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The Daily Wildcat

The Daily Wildcat


Pō é tree appreciates nature

Heather Newberry

The poetry group reads poetry with UA Poetry Center docents on Saturday, Jan. 7 in front of Herring Hall. The Poetry Center is working with the UA Campus Arboretum on this series of poetry discussions.

The UA Poetry Center and the UA Campus Arboretum have partnered together for the Po é tree series, a collection of poetry discussions that take place outside Herring Hall under the trees on the arboretum.

The poems read and discussed during these events often explore nature and the environment. Sarah Gzemski, the UA Poetry Center publicity and publications coordinator, said being outside for these discussions can help participants appreciate their surroundings more.

“It’s one thing to read at a podium in a room when you’re talking about trees and the desert, but it’s a whole other experience to read it in that environment,” she said.

This is now the third semester of the series, according to Tanya Quist, the director of the Campus Arboretum and an associate professor in the School of Plant Science. Discussions occur on the first Saturday of every month, with a different theme for each discussion. Themes often center on the outdoors or life in the Southwest, Gzemski said. 

Participants take turns reading the poems, and after each poem participants can talk about it. Poetry Center docent Barbara Sherman said participants at these events do not need to have prior experience with poetry.

“You just come and enjoy, and if you want to participate you can; if you want to just listen to what other people have to say, to get a feel for it, that’s fine too,” Sherman said.

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Sherman said discussions are open to people of all ages, and usually around 12 people attend the discussions. Quist said the number of people attending the events has been increasing and she anticipates the series will continue next year.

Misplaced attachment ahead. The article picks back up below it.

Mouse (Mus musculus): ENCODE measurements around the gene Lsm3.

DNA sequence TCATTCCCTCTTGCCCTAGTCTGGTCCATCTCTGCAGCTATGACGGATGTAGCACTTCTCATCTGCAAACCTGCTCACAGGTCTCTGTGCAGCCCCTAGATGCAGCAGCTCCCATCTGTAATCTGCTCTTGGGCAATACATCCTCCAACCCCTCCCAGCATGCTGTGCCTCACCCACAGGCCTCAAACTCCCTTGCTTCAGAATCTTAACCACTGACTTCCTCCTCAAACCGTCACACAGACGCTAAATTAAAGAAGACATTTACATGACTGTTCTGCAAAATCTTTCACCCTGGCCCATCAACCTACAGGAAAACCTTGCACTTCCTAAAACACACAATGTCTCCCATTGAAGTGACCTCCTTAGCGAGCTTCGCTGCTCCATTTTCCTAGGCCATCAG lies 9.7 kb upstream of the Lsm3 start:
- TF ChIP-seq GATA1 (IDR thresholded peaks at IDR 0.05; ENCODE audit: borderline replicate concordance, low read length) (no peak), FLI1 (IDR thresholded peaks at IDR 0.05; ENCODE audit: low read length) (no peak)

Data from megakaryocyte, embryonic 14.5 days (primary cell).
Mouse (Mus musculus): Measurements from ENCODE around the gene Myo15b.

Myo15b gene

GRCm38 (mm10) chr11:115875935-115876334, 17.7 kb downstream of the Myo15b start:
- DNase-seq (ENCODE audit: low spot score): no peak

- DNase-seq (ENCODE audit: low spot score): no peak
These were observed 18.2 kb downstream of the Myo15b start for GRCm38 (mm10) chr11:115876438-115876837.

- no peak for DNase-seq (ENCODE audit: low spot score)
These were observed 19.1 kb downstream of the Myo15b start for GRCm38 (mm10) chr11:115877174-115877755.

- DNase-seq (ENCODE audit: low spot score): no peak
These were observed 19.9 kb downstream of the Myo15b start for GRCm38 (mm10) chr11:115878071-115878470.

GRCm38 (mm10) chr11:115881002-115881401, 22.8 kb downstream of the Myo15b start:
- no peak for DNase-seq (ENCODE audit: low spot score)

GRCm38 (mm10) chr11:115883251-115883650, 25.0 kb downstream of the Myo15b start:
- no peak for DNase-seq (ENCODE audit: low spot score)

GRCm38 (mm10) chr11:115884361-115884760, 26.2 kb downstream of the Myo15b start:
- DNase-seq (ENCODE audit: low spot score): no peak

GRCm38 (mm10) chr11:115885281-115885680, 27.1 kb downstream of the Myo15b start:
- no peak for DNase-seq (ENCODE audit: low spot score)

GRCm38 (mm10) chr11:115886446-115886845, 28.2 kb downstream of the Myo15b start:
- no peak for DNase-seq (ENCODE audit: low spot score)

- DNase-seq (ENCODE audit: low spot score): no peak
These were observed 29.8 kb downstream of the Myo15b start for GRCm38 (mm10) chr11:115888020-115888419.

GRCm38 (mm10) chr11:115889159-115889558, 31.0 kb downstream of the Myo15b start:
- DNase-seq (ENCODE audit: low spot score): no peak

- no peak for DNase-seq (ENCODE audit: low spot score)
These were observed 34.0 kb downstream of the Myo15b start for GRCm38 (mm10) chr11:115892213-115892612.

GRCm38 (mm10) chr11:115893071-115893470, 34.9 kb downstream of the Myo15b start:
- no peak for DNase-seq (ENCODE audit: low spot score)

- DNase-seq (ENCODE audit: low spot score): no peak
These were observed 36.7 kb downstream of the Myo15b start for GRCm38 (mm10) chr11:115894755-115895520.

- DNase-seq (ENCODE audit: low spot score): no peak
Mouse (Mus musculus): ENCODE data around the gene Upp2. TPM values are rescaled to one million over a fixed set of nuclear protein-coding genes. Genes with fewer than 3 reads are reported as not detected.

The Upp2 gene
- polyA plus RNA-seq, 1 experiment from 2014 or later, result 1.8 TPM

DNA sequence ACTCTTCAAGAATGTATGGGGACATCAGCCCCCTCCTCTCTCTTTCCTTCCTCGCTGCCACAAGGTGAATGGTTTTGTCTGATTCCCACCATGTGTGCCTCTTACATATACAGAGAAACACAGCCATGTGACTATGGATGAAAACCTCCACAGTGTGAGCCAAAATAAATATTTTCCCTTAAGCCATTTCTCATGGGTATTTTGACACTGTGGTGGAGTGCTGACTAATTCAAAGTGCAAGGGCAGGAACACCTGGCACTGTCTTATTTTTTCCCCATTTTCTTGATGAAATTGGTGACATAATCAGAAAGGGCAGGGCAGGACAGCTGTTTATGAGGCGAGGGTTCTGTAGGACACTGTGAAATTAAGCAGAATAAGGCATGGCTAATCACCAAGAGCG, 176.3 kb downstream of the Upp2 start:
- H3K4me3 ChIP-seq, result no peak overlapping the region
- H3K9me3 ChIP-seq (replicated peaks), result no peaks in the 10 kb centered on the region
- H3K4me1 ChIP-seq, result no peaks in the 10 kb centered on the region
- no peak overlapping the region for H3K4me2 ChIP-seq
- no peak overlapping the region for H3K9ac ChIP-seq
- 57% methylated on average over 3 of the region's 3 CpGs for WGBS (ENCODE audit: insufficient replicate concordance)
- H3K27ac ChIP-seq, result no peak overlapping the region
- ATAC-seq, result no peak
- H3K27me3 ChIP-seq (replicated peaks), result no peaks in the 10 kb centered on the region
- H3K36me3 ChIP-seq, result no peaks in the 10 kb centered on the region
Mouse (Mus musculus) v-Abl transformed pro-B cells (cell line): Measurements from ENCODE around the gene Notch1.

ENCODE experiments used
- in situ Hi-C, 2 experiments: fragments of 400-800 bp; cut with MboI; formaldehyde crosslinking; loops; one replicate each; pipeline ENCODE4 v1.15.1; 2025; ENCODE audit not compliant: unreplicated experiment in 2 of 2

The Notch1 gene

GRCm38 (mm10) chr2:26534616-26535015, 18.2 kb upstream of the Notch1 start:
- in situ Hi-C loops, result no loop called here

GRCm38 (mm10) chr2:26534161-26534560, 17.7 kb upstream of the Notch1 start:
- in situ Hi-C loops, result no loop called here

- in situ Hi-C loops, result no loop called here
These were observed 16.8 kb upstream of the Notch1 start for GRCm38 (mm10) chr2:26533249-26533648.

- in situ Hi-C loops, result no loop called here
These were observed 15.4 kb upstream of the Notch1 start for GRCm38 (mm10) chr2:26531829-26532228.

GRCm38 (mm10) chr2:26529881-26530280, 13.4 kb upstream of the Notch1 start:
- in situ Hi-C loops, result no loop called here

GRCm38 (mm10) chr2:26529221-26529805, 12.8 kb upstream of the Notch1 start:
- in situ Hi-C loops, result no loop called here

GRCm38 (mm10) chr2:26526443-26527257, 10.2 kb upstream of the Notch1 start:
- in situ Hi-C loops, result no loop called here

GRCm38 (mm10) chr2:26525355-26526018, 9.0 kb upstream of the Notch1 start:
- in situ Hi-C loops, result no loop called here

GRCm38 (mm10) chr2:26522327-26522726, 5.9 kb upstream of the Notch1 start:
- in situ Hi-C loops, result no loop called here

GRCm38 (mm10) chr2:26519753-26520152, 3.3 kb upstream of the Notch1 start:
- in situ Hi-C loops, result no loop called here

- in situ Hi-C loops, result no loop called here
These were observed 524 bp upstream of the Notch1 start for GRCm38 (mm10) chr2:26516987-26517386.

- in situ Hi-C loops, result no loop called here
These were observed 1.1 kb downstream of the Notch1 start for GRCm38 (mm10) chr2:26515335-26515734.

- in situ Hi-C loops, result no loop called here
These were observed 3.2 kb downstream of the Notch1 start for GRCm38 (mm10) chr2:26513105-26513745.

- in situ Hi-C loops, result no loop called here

Sherman said participants start discussions by “being mindful about where we are with an appreciation for all the plants and all the animal and plant life around us.”

“When you start that way, with mindfulness and appreciation for the planet, I think it’s easier to begin to digest the poetry and to bring it in, to be open to it,” she said.

This kind of appreciation for nature is part of the idea behind the partnership between the Poetry Center and the Campus Arboretum, Sherman said. 

Quist said poetry can attach emotion and feeling to words, which might compel people to understand their connection to the environment.


The goals of the Campus Arboretum are to encourage people to think more about stewardship of the natural world including the built environment,” Sherman said. “Primarily we do that through science, but not everyone speaks the language of science, so I think it’s really important to kind of tap into other kind of formats.”

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Holding these discussions outside can enhance the impacts of the poetry. Myers said that poetry is often about the connection between humans and the rest of the world.

“There’s something about reading poetry when you’re out there and the sun is shining and there’s a lovely little breeze making the feathery leaves of the mesquite wave that you just begin to feel more a part of the whole,” she said.

The next Po é tree discussion is on Feb. 4 at 3 p.m. outside Herring Hall, and the topic will be “Ecopoetry”–Bearing Witness to the Earth. The Poetry Center librarian Wendy Burk will be at this discussion to lead participants in a poetry writing exercise. Admission is free.

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